In a study that will provide comfort to chocoholics everywhere, researchers in Sweden have found evidence that people who eat chocolate have increased survival rates after a heart attack — and it may be that the more they eat, the better.The scientists followed 1,169 nondiabetic men and women who had been hospitalized for a first heart attack. Each filled out a standardized health questionnaire that included a question about chocolate consumption over the past 12 months. Chocolate contains flavonoid antioxidants that are widely believed to have beneficial cardiovascular effects.
The patients had a health examination three months after their discharge from the hospital, and researchers followed them for the next eight years using Swedish national registries of hospitalizations and deaths. After controlling for age, sex, obesity, physical inactivity, smoking, education and other factors, they found that the more chocolate people consumed, the more likely they were to survive. The results are reported in the September issue of The Journal of Internal Medicine.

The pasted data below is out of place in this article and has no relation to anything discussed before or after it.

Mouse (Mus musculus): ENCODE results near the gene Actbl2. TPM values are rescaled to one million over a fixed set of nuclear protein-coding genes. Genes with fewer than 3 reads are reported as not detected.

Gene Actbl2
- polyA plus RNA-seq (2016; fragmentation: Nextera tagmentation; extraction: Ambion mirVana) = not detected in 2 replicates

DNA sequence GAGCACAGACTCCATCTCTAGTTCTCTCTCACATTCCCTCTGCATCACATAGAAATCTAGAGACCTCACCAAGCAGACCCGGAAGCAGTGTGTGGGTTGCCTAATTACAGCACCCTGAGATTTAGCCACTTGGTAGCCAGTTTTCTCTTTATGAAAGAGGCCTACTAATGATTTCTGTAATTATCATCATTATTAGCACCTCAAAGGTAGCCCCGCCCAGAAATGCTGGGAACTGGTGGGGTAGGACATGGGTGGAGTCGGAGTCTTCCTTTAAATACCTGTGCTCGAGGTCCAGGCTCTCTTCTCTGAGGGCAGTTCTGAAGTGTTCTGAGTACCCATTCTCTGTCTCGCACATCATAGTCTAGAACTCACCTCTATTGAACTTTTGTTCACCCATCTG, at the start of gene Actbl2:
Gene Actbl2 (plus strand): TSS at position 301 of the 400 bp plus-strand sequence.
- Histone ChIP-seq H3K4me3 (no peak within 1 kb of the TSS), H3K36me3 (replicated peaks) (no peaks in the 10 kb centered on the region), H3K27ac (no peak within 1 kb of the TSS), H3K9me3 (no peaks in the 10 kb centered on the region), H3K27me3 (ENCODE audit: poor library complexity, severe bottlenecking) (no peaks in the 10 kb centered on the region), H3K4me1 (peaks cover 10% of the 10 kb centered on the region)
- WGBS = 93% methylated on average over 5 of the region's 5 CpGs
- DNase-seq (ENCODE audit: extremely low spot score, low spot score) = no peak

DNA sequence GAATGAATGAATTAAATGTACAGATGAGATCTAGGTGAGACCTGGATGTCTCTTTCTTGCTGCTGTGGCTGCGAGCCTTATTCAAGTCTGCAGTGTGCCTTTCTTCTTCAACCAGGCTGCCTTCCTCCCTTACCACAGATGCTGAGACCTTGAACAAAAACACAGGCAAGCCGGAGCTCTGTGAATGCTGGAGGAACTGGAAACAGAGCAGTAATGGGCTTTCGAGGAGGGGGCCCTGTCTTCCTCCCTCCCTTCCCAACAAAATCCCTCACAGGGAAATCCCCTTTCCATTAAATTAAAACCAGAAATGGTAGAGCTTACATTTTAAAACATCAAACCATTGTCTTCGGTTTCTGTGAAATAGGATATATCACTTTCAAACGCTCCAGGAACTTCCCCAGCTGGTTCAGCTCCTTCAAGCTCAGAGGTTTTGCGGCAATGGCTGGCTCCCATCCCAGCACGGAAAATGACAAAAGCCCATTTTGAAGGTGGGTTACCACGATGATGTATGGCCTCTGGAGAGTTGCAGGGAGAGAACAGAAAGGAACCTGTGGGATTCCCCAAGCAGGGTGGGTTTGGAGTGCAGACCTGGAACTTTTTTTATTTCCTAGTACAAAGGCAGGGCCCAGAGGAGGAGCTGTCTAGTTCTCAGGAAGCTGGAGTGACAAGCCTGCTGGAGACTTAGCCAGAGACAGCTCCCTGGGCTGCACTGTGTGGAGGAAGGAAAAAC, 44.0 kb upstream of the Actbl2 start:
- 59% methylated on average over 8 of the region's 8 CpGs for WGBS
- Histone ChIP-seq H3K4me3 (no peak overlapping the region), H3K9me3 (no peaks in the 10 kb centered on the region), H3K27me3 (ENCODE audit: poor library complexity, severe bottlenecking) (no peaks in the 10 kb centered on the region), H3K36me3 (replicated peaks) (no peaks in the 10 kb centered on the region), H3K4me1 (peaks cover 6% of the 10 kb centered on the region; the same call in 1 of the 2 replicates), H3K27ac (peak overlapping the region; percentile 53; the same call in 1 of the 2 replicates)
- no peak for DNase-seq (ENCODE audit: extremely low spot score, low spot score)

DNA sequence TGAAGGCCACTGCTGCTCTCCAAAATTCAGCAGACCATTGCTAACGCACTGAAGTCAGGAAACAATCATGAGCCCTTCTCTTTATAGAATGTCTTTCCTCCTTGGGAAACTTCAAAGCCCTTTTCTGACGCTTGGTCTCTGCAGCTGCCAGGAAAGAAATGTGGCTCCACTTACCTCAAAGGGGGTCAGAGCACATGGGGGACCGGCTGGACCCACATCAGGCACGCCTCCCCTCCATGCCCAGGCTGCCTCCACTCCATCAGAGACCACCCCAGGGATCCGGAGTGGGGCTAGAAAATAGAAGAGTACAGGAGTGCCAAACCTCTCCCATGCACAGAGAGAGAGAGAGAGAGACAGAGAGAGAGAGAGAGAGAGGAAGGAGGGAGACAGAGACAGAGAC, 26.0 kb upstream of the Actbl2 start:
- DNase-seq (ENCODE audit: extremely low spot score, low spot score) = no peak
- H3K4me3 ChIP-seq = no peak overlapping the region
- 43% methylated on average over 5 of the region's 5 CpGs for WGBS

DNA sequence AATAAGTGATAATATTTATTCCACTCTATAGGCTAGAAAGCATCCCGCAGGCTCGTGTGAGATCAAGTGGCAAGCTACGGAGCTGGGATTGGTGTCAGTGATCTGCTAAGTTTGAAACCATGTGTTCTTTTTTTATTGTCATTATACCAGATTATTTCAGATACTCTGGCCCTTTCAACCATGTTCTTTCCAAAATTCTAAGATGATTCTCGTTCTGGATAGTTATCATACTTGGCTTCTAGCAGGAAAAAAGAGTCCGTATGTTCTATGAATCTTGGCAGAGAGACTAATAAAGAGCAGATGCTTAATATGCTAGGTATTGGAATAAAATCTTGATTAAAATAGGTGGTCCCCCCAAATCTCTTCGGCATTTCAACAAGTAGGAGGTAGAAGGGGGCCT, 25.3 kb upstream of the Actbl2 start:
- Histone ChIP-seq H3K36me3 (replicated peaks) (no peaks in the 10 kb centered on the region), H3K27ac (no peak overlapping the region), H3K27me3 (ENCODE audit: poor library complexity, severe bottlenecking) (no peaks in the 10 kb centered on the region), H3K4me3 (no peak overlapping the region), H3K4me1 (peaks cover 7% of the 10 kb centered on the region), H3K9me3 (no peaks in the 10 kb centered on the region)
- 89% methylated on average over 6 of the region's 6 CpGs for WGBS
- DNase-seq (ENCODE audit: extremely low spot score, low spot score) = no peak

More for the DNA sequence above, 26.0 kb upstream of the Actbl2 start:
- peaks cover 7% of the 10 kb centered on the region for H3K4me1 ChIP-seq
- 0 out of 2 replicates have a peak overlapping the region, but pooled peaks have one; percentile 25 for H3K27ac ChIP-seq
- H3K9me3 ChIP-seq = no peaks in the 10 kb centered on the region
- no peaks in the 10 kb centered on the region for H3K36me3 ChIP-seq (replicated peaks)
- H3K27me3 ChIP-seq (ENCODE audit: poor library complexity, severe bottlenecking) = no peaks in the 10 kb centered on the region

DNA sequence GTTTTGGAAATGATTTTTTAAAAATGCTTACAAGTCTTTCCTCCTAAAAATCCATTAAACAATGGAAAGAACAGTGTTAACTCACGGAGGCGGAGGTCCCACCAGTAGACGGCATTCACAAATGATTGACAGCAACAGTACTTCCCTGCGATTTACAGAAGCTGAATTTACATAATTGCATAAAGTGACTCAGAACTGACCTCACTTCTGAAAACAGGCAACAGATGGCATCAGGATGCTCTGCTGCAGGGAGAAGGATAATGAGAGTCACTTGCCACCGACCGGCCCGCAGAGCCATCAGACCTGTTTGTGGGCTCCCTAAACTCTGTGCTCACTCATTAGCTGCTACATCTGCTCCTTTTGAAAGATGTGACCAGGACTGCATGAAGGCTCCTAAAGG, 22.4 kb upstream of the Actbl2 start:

Compared with people who ate none, those who had chocolate less than once a month had a 27 percent reduction in their risk for cardiac death, those who ate it up to once a week had a 44 percent reduction and those who indulged twice or more a week had a 66 percent reduced risk of dying from a subsequent heart event. The beneficial effect remained after controlling for intake of other kinds of sweets.
But before concluding that a box of Godiva truffles is health food, chocolate lovers may want to consider some of the study’s weaknesses. It is an observational study, not a randomized trial, so cause and effect cannot be definitively established. The scientists did not ask what kind of chocolate the patients ate, and milk chocolate has less available flavonoid than dark chocolate. Finally, chocolate consumption did not reduce the risk for any nonfatal cardiac event.